Saturday, March 29, 2014

Kathmandu to Pokhara

After spending time in the very interesting Kathmandu, it was time to head to another area of Nepal, the lakeside city of Pokhara.
Annapurna Range, seen from Pokhara

We had been staying in the amazing Mi Casa hotel in Kathmandu, and the owners were just amazing. So friendly and helpful!
So when it came time to leave, they helped us. We arranged a car, rather than a crowded bus, as we had a couple of stops to make along the way.

The route (stops not shown):


Stop one: White-water rafting!

Ready to go!

I had never been rafting before, so this was something I was excited to be doing for the first time in a new country.

We got the rafting for $35/p. Pretty good, considering I'd seen it advertised for over double that price.

The company doing the rafting, Eco-<something>, could have been a little better organised.
When we got to the meeting point, we had to ask several times where we were supposed to be and who was in charge.
It didn't help that this was the meeting point for several rafting companies..

But eventually, the group was assembled, and we got a prep-talk from the guide.

Well.. he talked, but his accent was so strong that I could only pick out about 25% of what he was actually saying. I figured he'd yell if I did something wrong, so I'd just go with what I heard and use common sense for the rest.

This worked well. No-one else understood him, either, so we all just tried our best.
The group was the two of us, plus a German couple and four Chinese. One tall Chinese guy told us, while we were waiting, that he was a bit scared as he can't swim! Brave guy to still go out on the water! I told him the life-vest would keep him safe.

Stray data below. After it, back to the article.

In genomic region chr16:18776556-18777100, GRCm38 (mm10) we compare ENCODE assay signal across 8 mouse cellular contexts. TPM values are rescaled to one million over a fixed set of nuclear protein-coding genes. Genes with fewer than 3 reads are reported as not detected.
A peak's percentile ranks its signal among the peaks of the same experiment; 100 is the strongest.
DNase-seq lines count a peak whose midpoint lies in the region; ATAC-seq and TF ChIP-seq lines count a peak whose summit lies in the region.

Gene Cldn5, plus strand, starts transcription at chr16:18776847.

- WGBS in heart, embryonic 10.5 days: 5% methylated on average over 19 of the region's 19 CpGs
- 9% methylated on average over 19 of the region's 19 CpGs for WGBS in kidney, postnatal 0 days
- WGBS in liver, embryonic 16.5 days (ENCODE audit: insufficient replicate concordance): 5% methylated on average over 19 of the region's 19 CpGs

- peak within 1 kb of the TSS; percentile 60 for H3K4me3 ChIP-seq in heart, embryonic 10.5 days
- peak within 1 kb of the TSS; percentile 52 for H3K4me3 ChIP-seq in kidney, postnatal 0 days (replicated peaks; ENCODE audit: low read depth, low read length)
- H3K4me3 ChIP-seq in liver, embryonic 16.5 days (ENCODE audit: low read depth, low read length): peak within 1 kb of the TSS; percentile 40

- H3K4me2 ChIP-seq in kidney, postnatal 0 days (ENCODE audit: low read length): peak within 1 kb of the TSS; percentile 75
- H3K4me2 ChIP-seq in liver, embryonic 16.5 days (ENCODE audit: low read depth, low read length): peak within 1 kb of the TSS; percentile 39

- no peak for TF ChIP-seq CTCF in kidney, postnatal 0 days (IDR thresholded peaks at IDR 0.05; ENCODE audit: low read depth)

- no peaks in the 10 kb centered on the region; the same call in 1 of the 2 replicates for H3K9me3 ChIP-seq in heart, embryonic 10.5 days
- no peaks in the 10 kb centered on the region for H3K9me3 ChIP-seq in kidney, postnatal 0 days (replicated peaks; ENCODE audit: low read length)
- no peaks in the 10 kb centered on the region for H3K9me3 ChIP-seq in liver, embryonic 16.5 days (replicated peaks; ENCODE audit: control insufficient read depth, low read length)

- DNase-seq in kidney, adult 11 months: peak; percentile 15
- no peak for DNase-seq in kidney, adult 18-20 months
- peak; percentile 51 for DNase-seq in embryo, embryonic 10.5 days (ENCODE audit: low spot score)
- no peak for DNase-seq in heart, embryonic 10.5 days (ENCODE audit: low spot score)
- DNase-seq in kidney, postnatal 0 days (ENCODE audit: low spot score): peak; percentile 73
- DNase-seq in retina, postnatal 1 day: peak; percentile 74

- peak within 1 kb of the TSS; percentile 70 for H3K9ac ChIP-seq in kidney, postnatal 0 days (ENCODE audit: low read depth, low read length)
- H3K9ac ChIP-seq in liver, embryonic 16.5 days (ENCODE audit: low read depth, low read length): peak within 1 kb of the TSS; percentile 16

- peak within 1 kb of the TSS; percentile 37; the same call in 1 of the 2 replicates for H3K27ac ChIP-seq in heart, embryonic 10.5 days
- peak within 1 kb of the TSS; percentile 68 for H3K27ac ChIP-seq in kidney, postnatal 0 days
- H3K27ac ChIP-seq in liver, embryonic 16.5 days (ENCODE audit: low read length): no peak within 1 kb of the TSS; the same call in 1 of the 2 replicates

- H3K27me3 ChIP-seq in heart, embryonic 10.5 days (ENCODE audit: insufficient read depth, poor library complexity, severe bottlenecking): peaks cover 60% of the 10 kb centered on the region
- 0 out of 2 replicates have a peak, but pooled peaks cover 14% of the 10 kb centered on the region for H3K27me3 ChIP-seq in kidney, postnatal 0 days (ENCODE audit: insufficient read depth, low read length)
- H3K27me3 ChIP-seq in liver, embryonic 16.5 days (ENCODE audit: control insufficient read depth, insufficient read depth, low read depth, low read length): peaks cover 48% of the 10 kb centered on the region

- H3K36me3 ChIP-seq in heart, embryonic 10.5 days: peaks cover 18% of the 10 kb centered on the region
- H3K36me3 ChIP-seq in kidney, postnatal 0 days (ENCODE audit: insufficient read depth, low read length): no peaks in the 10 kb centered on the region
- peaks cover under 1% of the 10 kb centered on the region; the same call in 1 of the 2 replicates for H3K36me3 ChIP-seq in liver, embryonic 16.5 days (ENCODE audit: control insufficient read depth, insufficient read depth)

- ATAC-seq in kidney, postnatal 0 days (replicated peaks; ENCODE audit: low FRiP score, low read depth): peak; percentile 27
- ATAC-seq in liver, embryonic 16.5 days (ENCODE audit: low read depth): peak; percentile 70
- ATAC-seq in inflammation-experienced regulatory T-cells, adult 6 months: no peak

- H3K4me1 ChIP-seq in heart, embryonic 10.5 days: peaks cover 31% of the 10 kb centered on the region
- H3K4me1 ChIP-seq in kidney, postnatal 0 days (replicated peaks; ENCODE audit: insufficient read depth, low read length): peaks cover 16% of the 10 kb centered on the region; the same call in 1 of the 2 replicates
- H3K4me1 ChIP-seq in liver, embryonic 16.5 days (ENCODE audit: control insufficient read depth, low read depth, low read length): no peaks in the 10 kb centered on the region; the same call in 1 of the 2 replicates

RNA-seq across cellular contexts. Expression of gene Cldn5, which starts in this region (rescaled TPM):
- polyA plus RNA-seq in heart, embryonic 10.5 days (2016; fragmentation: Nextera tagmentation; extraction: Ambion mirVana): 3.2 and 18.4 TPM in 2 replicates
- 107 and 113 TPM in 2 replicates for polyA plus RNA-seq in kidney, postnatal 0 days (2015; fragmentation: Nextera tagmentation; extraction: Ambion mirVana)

The German couple weren't very chatty, and were the only ones in the group to do the two-day rafting package, which means they were camping by the river. When we saw the tent at the end of the rafting, we were glad we weren't joining them. As much as I enjoy camping, it didn't look too pleasant. Apparently, there was an option of 'camping' in a cabin, too, which we would have chosen, if we did the two-day tour.

Limbering up? Or just excited?
We had lots of fun, getting soaked in the rapids and in water-fights, both with other rafts and each other. The guide had a bucket, which he'd use liberally to help cool us off.. When I was feeling hot, I'd deliberately splash him to get him to splash back. Refreshing! The Chinese girl in between us didn't seem to enjoy the splashes quite so much, though.. oops..?

Obviously, we had to pack our phones and camera away while on the water, so we don't have any photos (hmm... maybe time to get a GoPro Hero3 with waterproof case..?)

Afterwards, it was time for lunch (included in the price!). Simple fare, (especially as we chose not to partake of the chicken), just rice, vegetarian curry and daal. Delicious and filling. Needed after burning off calories paddling!
Hungry? Or holding the photographer's plate, too?

Stop two: Cable car

We'd been told that the cable car at Manakamana was worth a visit, so we coughed up the 2x $20 for the tickets and headed up.

The view was certainly breath-taking,
but when we approached the top, we saw the long queue of people waiting to go down, and decided we didn't want to spend an hour or more waiting in the hot sun, so we stayed in the cable car, rather than getting off.

A (slightly surprised) local family joined us in our previously-private cable-car for the trip down.

Their young boy, about 2 or 3 years old, was a bit scared at times, and actually grabbed my pants-pocket for moral support. I gently extricated my pants from his grip a couple of times, but it was amusing for everyone.

We enjoyed the views, but it wasn't really worth the $20/p, in my opinion. Maybe we missed something by staying on - there might be more spectacular views from the other side of the hill..? Leave comments if you've been there!

After the cable-car, it was time to get back in our car and complete the trip, arriving in Pokhara safely in the afternoon. Tired and happy after a big day.